Threat Level: green Handler on Duty: Didier Stevens

SANS ISC: Dense Distributed SSH bruteforce attempts SANS ISC InfoSec Forums

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Dense Distributed SSH bruteforce attempts

A contributor (Ben) wrote in with an unusually dense distributed ssh scan.

“We noticed an interesting ssh probe attempt today.
In order to prevent iptables blocking based on the number of probes per
minute, each address in an entire Class C block generated only one or
two probes SSH each. These probes all came from”

Based on the information Ben shared with us it appeared to come from
most of the ips in a /24 cidr block. The last octet is fairly random.
There is some clustering such as a "run" of 200's but that could still
be psuedo random. So who owns that cidr block?

Whois data copyright terms
inetnum: -
netname: TTTNET
descr: Maxnet, Internet Service Provider, Bangkok
descr: under management by TT&T co,.ltd Thailand
country: TH
address: 252/30 Muang Thai Phatra Complex Tower 1, 22nd Fl., Ratchadaphisek
Rd.,Huaykwang, Bangkok 10320 Thailand
phone: +66-2-693-2100
fax-no: +66-2-693-2100
country: TH
changed: 20060410
mnt-by: MAINT-NEW
source: APNIC

 Traceroute shows them near singapore so Thailand is reasonable.

Tracing route to []
over a maximum of 30 hops:
1 2 ms 1 ms 1 ms
13 332 ms 334 ms 336 ms []
14 353 ms 356 ms 512 ms []
15 393 ms 368 ms 334 ms []
16 337 ms 339 ms 339 ms []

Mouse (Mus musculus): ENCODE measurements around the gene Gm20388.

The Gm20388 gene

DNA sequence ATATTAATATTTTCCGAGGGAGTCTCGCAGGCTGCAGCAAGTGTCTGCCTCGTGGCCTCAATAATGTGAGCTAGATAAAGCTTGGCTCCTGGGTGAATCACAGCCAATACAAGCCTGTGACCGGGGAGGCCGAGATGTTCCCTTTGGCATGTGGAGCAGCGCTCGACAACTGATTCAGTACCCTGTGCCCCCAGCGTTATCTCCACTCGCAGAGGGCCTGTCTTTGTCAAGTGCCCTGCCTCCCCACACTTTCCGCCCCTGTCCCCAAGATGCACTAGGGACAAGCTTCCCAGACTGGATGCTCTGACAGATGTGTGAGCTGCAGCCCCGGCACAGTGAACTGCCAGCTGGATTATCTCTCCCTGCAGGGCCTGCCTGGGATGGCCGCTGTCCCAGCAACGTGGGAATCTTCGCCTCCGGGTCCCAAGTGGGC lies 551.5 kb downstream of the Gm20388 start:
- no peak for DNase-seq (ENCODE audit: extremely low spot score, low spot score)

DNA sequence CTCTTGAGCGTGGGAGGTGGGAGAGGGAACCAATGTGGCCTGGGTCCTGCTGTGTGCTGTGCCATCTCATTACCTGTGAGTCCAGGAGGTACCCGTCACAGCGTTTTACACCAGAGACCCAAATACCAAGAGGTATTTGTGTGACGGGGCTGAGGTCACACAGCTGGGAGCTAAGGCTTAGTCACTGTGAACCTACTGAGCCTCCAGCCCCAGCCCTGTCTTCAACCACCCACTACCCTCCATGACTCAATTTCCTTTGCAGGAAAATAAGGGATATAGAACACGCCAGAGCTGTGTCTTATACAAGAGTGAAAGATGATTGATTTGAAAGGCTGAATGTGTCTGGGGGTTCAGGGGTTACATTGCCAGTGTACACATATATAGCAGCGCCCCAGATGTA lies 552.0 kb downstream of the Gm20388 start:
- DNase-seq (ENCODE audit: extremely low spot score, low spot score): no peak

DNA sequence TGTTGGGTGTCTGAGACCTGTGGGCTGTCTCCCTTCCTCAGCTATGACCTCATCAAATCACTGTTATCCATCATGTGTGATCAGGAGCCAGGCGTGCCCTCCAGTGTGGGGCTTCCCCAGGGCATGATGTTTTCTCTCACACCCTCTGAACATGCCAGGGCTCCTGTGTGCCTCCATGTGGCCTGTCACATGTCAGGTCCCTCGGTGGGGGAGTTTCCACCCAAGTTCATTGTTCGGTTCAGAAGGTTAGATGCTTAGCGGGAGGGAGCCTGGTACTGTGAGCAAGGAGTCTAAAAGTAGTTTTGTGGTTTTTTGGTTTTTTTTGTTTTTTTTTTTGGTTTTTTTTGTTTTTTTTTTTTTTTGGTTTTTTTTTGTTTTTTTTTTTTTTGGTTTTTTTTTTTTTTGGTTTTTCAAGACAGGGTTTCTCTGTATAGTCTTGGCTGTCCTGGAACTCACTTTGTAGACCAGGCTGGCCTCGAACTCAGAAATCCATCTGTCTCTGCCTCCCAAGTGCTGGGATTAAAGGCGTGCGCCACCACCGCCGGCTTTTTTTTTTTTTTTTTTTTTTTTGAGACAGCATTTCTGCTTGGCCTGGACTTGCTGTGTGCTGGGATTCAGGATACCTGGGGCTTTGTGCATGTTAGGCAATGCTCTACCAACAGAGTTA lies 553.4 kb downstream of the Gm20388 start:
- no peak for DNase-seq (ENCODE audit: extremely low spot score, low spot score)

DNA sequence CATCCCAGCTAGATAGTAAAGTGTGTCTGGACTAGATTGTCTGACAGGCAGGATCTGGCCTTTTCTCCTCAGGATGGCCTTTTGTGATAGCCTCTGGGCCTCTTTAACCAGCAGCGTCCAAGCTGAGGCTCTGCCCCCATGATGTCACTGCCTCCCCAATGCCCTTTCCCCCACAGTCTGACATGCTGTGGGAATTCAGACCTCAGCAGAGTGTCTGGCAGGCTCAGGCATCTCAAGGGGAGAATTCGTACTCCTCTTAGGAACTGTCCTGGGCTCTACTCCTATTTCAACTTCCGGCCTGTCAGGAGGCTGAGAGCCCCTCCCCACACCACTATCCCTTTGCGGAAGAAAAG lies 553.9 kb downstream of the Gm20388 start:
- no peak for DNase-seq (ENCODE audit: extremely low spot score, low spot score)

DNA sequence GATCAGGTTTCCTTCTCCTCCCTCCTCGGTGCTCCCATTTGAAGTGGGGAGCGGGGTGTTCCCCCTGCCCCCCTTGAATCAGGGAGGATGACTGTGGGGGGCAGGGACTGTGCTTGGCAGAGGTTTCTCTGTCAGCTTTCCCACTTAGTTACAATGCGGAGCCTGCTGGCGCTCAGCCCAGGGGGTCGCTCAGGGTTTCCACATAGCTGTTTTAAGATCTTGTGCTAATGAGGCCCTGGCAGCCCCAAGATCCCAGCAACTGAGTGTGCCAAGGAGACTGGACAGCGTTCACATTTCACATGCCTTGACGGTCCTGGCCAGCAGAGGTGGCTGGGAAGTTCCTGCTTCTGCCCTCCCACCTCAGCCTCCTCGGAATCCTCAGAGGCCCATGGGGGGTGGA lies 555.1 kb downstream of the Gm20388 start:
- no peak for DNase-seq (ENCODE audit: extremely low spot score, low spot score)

17 341 ms 340 ms 338 ms []
18 [] reports: Destination host
I seem to be the handler who gets the distributed ssh scan reports.
I wrote a diary about a some seen last year that appeared to be
distributed and coordinated (share a dictionary across multiple hosts)


206 Posts
Feb 29th 2008
The trend within my logs is that a scan from a particular IP stops after two tries. I attributed this to the fact that I only allow SSH traffic from trusted IPs anyways (anything else is blocked), and I've changed the daemon port to something non-standard. Reading forums and blogs, the norm is use fail2ban or something similar to block scans. The distributed SSH scan may be a way to circumvent aggressive automated blocking of typical SSH scans. IMO, its not going to matter if the scan is distributed or'll still be blocked if you only allow trusted IPs to use the SSH conduit. This is good info, though, as its apparent that new methods are being developed to combat scripts such as fail2ban.

29 Posts
There are some situations in which you have to allow SSH to everyone. Restricting to trusted IPs is not practical.

3 Posts
Yes, in some cases you have to permit it to everyone, but only in SOME cases. There is never an excuse for a piece of network hardware to reachable via SSH or telnet to the global Internet at large (unless it's a honeypot).

I've started monitoring the syslog output from my network equipment more than I'm watching my server logs. These are the logs that I'm now using to feed my RTBH. I'll null route a source IP with one hit on any of my network gear without exception. There is no mistaking a SSH attempt on a router.

I'm also watching SSH scans coming into our SP network. I wish there was a tool that could recognize the significance of hundreds and thousands of SSH or telnet queries to as many IPs and alert me or take action for me. I haven't come across such a tool yet though.
I've never seen a case where one HAD to allow SSH globally, at all times. That's the easy way out, IMO. Restricting to trusted IPs is practical in the sense that it is the more secure way of doing things. It may be practical in the sense of giving Joe User the loosest access to the network, though. Being a SOC analyst, that's not my focus and I usually attempt to convince (I've never been unsuccessful in this) a customer otherwise.

29 Posts

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